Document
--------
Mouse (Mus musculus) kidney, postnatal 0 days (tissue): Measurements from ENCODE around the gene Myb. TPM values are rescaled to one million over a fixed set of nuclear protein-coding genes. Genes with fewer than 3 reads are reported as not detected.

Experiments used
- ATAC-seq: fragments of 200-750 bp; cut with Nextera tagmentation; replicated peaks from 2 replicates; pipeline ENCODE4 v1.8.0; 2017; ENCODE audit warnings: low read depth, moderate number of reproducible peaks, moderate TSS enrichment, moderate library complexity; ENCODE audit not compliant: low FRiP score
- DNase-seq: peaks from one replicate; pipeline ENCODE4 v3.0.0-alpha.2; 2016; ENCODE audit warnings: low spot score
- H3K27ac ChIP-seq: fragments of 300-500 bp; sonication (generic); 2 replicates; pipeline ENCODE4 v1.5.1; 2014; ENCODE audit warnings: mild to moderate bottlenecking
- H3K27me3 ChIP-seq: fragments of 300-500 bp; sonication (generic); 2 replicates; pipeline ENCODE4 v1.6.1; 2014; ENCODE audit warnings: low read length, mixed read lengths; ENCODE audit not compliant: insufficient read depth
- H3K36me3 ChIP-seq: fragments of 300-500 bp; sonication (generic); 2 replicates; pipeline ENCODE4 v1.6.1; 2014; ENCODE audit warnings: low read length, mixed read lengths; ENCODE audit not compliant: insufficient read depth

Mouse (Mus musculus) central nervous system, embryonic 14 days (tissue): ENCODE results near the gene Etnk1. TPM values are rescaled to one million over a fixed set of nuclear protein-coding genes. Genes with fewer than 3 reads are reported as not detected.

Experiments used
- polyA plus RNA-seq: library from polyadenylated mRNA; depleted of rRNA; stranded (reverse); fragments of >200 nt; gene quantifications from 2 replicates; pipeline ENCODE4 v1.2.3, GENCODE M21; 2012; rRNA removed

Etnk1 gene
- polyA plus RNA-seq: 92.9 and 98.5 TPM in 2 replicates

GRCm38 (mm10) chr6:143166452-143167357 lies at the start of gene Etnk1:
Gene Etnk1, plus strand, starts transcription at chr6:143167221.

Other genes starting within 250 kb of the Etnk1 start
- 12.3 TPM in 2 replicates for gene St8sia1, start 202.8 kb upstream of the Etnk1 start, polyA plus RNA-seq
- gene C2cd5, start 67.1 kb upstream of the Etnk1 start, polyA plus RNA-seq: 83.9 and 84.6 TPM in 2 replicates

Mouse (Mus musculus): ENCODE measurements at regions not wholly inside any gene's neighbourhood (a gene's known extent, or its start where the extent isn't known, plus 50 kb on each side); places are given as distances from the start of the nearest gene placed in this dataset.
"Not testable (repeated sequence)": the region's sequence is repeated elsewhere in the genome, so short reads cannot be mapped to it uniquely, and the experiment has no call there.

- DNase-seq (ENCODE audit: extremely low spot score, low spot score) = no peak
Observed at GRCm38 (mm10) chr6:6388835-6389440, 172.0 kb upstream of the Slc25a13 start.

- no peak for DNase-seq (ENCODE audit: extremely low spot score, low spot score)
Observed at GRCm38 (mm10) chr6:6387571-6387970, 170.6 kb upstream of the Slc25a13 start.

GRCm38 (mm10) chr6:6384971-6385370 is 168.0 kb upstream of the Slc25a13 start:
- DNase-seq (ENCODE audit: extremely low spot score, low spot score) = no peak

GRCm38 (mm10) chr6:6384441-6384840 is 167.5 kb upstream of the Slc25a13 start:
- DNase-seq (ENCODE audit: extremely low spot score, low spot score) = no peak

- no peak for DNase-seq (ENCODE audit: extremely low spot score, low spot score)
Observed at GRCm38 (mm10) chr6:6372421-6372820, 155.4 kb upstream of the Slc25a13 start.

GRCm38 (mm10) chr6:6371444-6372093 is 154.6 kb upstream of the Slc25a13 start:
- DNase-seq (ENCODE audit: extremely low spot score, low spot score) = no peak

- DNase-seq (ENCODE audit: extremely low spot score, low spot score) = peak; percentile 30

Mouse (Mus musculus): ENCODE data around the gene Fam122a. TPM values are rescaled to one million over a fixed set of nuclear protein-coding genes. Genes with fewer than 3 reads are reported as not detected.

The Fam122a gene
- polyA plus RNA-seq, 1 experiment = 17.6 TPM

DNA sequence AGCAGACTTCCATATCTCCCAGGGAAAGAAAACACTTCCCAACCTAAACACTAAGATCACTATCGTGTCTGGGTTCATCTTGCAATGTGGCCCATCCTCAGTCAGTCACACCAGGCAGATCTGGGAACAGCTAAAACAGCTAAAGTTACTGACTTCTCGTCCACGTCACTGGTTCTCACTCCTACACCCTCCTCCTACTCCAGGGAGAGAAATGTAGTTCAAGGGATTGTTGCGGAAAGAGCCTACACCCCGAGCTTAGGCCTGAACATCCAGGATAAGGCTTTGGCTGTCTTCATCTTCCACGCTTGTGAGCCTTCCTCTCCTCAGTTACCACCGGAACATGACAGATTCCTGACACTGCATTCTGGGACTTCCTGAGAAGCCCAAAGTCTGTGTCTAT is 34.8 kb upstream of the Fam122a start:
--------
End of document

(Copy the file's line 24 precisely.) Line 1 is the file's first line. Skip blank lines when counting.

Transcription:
GRCm38 (mm10) chr6:6384971-6385370 is 168.0 kb upstream of the Slc25a13 start: